A group of 12 teenagers from various backgrounds enroll at the American Ballet Academy in New York to make it as ballet dancers and each one deals with the problems and stress of training and getting ahead in the world of dance.
The story of a close-knit group of young kids in Nazi Germany who listen to banned swing music from the US. Soon dancing and fun leads to more difficult choices as the Nazis begin ... See full summary »
Robert Sean Leonard,
Glenn Holland is a musician and composer who takes a teaching job to pay the rent while, in his 'spare time', he can strive to achieve his true goal - compose one memorable piece of music to leave his mark on the world. As Holland discovers 'Life is what happens to you while you're busy making other plans' and as the years unfold the joy of sharing his contagious passion for music with his students becomes his new definition of success. Written by
An old cold storage building that was part of an abandoned fruit cannery in Gresham, Oregon was used for the construction of props (John F. Kennedy High School road sign) The interior and exterior of the apartment they lived in as well as the house seen later in the film. The apartment exterior was recreated after an actual building located in Portland, Or. See more »
The Driver's Ed car loses a hubcap on the way to the hospital. In subsequent scenes, it has all four hubcaps. See more »
So many people have complained about the Gertrude Lang character (Alicia Witt), Holland's interaction with her, and the purpose of the character, and I am simply amazed at the hostility.
1) "Playing the sunset" was Holland's way of getting Gertrude to relax so she could play the notes fluidly. They both knew that she didn't sound professional, and wasn't going to. The idea was to get her just above the level of making a fool of herself as she did the first time he called on her in class. Then she could, and did, perform in the band without dragging down the whole ensemble.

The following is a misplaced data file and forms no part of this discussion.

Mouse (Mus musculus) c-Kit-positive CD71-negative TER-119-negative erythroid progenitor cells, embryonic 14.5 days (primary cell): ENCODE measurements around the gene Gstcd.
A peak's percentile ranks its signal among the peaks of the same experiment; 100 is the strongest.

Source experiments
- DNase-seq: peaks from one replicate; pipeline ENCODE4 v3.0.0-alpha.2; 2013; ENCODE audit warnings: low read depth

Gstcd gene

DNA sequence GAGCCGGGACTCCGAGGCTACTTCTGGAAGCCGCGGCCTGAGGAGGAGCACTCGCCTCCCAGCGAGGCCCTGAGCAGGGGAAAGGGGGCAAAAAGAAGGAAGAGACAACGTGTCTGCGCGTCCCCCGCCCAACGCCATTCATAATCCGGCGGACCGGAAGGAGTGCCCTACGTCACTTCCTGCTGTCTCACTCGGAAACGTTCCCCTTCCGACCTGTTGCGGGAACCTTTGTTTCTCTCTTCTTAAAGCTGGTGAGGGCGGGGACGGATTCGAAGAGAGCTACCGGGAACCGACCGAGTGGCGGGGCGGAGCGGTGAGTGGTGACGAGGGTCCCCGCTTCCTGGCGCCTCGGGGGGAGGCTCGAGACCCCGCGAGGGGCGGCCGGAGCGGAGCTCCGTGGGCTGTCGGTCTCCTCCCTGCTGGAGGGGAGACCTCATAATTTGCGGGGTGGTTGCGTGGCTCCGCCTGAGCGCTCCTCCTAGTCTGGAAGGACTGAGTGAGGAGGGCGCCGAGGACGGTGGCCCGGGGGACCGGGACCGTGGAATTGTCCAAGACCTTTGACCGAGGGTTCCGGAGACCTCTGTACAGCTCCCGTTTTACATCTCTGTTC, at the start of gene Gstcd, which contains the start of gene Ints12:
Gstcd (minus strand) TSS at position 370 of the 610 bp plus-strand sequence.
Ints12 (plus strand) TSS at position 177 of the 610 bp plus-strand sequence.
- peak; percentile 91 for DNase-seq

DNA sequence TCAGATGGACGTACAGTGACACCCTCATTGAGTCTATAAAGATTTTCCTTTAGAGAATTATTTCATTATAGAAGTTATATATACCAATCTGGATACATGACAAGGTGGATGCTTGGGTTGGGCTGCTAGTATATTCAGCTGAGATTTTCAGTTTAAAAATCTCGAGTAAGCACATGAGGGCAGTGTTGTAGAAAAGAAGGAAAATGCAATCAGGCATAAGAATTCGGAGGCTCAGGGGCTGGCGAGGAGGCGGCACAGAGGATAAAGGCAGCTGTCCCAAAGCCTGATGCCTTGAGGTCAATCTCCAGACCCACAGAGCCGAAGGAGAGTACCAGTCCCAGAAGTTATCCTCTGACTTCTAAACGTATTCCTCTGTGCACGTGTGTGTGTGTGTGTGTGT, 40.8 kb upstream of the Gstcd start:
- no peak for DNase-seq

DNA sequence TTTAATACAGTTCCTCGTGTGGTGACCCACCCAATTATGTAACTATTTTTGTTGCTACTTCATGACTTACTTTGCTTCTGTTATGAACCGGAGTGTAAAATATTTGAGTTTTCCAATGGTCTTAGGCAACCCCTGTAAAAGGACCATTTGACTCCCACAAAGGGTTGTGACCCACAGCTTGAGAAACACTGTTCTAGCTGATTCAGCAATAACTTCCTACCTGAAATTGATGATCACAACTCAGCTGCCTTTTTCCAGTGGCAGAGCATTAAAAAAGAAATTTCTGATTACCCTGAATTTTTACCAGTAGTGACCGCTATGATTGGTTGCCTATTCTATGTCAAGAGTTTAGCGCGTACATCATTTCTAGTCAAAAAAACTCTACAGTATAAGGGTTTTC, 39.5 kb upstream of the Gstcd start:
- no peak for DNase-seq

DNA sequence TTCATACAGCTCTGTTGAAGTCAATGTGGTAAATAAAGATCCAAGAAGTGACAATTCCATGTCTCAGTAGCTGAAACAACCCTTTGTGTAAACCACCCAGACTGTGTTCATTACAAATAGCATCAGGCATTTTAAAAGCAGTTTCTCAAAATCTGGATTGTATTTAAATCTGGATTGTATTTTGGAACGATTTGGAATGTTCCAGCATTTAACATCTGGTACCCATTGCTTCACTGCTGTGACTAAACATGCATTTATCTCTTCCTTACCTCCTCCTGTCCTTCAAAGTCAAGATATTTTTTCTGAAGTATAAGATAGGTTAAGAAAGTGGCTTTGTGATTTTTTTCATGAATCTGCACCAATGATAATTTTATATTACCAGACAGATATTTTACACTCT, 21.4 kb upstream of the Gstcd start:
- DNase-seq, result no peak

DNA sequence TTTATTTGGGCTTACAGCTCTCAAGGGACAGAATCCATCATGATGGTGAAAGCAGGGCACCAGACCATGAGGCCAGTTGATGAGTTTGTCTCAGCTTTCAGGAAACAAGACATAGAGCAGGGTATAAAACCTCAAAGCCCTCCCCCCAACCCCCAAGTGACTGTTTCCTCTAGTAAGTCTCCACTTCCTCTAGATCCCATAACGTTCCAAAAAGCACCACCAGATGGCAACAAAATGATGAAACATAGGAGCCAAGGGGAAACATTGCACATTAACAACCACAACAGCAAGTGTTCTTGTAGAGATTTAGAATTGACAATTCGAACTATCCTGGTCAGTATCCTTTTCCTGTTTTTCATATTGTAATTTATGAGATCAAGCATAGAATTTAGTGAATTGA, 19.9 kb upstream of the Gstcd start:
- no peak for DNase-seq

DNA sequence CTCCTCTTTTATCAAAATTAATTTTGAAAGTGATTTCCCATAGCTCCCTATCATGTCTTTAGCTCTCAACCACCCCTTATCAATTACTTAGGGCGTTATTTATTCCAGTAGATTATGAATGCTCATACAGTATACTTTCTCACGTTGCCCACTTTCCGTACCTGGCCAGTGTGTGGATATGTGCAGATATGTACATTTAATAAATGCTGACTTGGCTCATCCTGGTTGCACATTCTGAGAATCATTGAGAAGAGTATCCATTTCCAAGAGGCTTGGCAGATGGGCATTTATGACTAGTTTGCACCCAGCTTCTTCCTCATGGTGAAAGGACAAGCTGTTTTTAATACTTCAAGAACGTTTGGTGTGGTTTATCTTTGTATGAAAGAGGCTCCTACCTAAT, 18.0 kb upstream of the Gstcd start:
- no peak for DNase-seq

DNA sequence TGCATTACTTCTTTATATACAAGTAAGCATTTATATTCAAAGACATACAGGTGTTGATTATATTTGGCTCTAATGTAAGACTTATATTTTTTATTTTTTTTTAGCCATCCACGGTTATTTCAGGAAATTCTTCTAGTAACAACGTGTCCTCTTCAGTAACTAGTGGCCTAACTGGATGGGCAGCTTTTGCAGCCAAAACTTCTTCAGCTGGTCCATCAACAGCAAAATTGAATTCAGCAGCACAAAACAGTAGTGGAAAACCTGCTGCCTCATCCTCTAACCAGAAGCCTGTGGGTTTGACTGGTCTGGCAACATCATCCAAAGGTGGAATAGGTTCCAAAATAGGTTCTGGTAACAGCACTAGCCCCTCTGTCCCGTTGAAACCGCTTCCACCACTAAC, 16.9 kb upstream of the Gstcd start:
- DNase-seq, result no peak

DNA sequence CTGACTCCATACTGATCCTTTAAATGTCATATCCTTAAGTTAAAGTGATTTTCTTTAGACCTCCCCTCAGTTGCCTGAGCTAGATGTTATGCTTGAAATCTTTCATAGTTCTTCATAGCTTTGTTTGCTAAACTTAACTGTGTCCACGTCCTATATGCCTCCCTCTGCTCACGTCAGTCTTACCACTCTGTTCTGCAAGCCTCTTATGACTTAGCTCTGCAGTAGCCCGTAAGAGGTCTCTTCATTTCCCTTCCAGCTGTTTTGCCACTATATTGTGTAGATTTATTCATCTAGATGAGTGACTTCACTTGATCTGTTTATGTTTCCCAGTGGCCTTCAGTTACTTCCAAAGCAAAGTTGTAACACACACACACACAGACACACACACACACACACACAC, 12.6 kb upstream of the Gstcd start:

2) Her goal was not to be a professional musician. Did no one else hear her speech about "I just wanted to be good at *something*"? She listed all the fabulous achievements of her parents and siblings, and concluded, "I'm the only one who's..." The missing word would have been "useless" or "worthless". Or "a failure". Thirty years later she's the governor (not the mayor!), because in 1966, Holland helped her gain confidence for the first time.
3) She wasn't "wasting" Holland's efforts by going into politics. Art, music and theater education don't exist solely to create professional artists, musicians and actors. They also exist to give young people an opportunity for change and growth, even if they never use a paintbrush again.
I liked that plot twist. Almost every high school has an alumnus who has achieved something in art or entertainment, but a lot of people sell one painting or appear in one film and become a hero to their home town. But there are only fifty states, and it takes an extraordinary amount of drive to become governor of one of them. It's unlikely that she would have taken that first step towards empowerment without Holland.
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